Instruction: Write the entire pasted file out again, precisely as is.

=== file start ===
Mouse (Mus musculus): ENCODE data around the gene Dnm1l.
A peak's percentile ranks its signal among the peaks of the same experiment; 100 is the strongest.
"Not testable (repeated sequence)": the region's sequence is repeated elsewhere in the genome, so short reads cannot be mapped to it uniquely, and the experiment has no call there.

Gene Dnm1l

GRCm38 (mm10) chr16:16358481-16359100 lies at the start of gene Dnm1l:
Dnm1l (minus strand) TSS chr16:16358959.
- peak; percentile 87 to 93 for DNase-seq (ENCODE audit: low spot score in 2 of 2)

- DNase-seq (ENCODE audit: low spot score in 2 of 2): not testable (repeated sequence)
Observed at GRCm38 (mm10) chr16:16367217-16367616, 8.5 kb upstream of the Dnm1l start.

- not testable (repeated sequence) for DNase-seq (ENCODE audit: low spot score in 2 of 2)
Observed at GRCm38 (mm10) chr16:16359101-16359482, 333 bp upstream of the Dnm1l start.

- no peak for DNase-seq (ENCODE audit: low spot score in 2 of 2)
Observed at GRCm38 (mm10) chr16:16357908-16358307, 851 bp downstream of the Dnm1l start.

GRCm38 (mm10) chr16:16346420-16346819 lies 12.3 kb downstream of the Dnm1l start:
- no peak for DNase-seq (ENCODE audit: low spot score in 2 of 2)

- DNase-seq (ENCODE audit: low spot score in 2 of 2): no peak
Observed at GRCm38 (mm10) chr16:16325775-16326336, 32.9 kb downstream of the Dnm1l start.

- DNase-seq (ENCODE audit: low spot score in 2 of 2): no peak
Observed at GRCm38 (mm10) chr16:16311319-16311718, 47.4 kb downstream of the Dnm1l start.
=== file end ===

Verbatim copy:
Mouse (Mus musculus): ENCODE data around the gene Dnm1l.
A peak's percentile ranks its signal among the peaks of the same experiment; 100 is the strongest.
"Not testable (repeated sequence)": the region's sequence is repeated elsewhere in the genome, so short reads cannot be mapped to it uniquely, and the experiment has no call there.

Gene Dnm1l

GRCm38 (mm10) chr16:16358481-16359100 lies at the start of gene Dnm1l:
Dnm1l (minus strand) TSS chr16:16358959.
- peak; percentile 87 to 93 for DNase-seq (ENCODE audit: low spot score in 2 of 2)

- DNase-seq (ENCODE audit: low spot score in 2 of 2): not testable (repeated sequence)
Observed at GRCm38 (mm10) chr16:16367217-16367616, 8.5 kb upstream of the Dnm1l start.

- not testable (repeated sequence) for DNase-seq (ENCODE audit: low spot score in 2 of 2)
Observed at GRCm38 (mm10) chr16:16359101-16359482, 333 bp upstream of the Dnm1l start.

- no peak for DNase-seq (ENCODE audit: low spot score in 2 of 2)
Observed at GRCm38 (mm10) chr16:16357908-16358307, 851 bp downstream of the Dnm1l start.

GRCm38 (mm10) chr16:16346420-16346819 lies 12.3 kb downstream of the Dnm1l start:
- no peak for DNase-seq (ENCODE audit: low spot score in 2 of 2)

- DNase-seq (ENCODE audit: low spot score in 2 of 2): no peak
Observed at GRCm38 (mm10) chr16:16325775-16326336, 32.9 kb downstream of the Dnm1l start.

- DNase-seq (ENCODE audit: low spot score in 2 of 2): no peak
Observed at GRCm38 (mm10) chr16:16311319-16311718, 47.4 kb downstream of the Dnm1l start.